1 - i0" h"1M" y fry i li ii .. 3 JLiiitc 3i.r"i ' ' HzT
i ' ."in W Jl hVsST Vf Ml tS7s-3if n1 1 "
VOLUIvIE LX " " nxx ; ' L
CHAPEL HILL, N. C. TUESDAY, JANUARY 15, 195v NUMBER 75
Carolina's Bowl Gams
t " " . .
I ri-Delts, Pi Phis Begin
Practice For Powder Bowl
to play a
Bowr game this year.
Although the Southern Con
ference voted at their meeting
in Richmond not to allow any of
the member schools to play
Bowl games, Carolina will be in
one February 16.
The Tri-Delts will be pitted
6 gainst the Pi Phi in the Powder
Bowl game in Kenan Stadium.
The coeds will play regular
football in full uniform and will
be coached by members cf the
. 1951 Carolina football team.
All proceeds from the game
will be given to a charity selected
by the two sororities. Although '
the charity has not been named
bs yet, they are considering an
orphanage located somewhere
within the state.
Practice for the game began
yesterday. The Pi Phi's were
practicing in Kenan Stadium
"under the watchful eyes of D al
tera Ruffin, Skeet Hesmer and
Andy Miketa. The practice was
mainly getting the coeds in con
dition with running and relay
races taking up most 'of the time.
The Tri-Delts practice session
was held at the Tri-Delt house
with Dick Wiess, Bud Wallace
and. Benny Walser acting as their
coaches. The afternoon session
was spent in ':skull practice,"
with the coaches explaining the
fundamentals of the game to the
The Pi Phi's will practice again
The Carolina Playmakers are
holding try outs today at 4:00. p.m.
in the Playmakers Theatre for "a
bill of three original one-act plays.
The stage presentation is schedul
ed for January 25th.
The three plays selected for
production are Nancy Henderson's
"Speed, Bonnie Boat," Albert
Klein's. "When Johnny Comes
Marching Home, and 'Invert
Your Advisor by Gene Graves.
A total cast of S men and 5
many excellent roles, and the
three directors are anxious to in
terview newcomers, as well as
past performers in Play maker
Choral Concert Set Tonite
Joel Carter, asst. prof . of music, sing the title role, which is said
will direct the Chapel Hill Choral
Club's presentation of George
Frederick Handel's oratorio "Jud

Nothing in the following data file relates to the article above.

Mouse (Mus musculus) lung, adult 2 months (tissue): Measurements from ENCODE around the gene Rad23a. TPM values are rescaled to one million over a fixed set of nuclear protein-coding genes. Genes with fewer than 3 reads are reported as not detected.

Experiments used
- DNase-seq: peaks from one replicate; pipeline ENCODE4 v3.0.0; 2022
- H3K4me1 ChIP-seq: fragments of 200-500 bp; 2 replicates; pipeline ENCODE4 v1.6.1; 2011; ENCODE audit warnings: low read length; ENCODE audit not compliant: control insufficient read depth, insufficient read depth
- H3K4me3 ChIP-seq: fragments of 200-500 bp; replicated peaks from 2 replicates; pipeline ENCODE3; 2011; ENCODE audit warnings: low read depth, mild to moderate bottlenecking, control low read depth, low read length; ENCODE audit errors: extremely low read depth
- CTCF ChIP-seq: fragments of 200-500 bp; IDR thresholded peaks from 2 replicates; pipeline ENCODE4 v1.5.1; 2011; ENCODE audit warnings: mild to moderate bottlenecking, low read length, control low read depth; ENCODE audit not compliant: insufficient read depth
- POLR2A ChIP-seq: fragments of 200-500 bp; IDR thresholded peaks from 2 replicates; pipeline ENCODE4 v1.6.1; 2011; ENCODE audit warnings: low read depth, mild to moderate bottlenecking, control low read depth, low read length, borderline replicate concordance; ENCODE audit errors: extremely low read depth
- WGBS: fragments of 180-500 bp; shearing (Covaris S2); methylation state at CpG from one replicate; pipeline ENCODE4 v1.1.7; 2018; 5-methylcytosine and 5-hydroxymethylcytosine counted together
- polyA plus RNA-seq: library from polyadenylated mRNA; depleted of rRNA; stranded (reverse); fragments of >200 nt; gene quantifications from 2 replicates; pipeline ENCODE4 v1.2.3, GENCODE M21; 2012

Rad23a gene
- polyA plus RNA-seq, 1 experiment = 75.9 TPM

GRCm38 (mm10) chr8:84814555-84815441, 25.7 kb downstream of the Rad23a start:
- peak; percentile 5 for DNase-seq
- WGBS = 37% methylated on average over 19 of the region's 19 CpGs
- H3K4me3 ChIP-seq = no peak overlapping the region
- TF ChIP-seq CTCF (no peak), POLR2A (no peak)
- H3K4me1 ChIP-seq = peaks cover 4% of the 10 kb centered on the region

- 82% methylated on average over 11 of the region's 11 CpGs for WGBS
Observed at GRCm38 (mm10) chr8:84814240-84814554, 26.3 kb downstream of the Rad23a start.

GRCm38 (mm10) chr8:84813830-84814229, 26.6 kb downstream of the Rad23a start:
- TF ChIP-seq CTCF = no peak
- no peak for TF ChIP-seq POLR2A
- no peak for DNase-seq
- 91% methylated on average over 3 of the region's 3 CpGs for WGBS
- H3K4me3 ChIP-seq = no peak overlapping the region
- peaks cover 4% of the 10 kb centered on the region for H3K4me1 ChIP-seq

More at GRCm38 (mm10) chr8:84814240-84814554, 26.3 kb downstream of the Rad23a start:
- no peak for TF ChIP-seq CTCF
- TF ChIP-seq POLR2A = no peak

as Maccabaeus at 8:30 tonight in
Hill hall.. . , ,
The University Symphony Or
chestra under the baton of Earl
S locum wiE accompany the 75
voice club "in tonight's perform
ance which marks the first pres
entation of the 200 year oldU ora
torio in -this state. The cliib is
made up of Townspeople fcultyj
and students. T . ".:'.; y. . '
i ; , William Wliitefads. tsmrv;. wHl
today in Kenan starting at 3:30
Navy Field will be the scene cf
the activities of the Tri-Delts
starting at 5:45 this afternoon.
Practice for both teams will
continue every afternoon until
Dr. Ira Winfield Pvose, 71-year-old
retired professor of pharmacy
here died yesterday in Watts hos
Funeral services will be held
this afternoon at 3 o'clock in the
Baptist church. The family re
quests that no flowers be sent,
asking that contributions be made
to the State Pharmaceutical Re
search Fund or to the Institute of i
Dr. Rose graduated from the
University in 1905 and was ap
pointed to the pharmacy school
in 1931. He served as acting dean
of the school after the death of
Dean M. L. Jacobs. Dr. Rose re
tired last July and continued to
live" in Chapel HilL .
He was a member of the State
Board of Pharmacy from 1909 un
til 1933. He served as president
of the North Carolina Pharma
ceutical association- in 1921 and
at the time of his death was a
member of the American Phar
maceutical Assoication and a hon
orary member of the National
Association of Boards of Phar
macy. Dr. Rose is survived by his wife,
Mrs. Juanita Pearl Tenny Rose
and one son, Winfield Penny
Rose of Raleigh.
The faculty of the School of
Pharmacy and W. J. Smith, secretary-treasurer
of the State Phar
maceutical association will act as
pallbearers. Honorary pallbearers
will be members of the State
Board of Pharmacy, members of
the executive committee ofthe
State Board of Pharmacy, Dr. L
H Fields, Clyde Eubanks and R.
W. Jernigan. ' -
to be -one of the most demanding
in all oratorio.
Mr. Carter will also deliver one
of the arias,' during which time
Mr. Slocum will direct the chor
us. ;': - - " - '
Other soloists are: Martha Hey
gel, soprano; Anne Lynch,' so
prano; Roberta' McKinney, so
prano; Mae Marshbanks, lto;
Bruce Pxuitt, tenor, and JJrban
T, Kolmes, bass' .
No adiriksion wEl be charged
for the performance. r ; '
Law school students yesterday decided that a student is still a student, regardless of the
color of his skin, and opened the door for a possible bi-racial dance, the first in the history cf
the University and perhaps the South.
By an 82 to 63 vote in a special referendum, the students decided to'nold their annual
Spring session Law Association dance, over half of the 216 law students participating.
Five Negro students who were enrolled in the law school last summer are members o
the association, as are all law students.
In years past the dance question has been decided by the law school legislature. This year,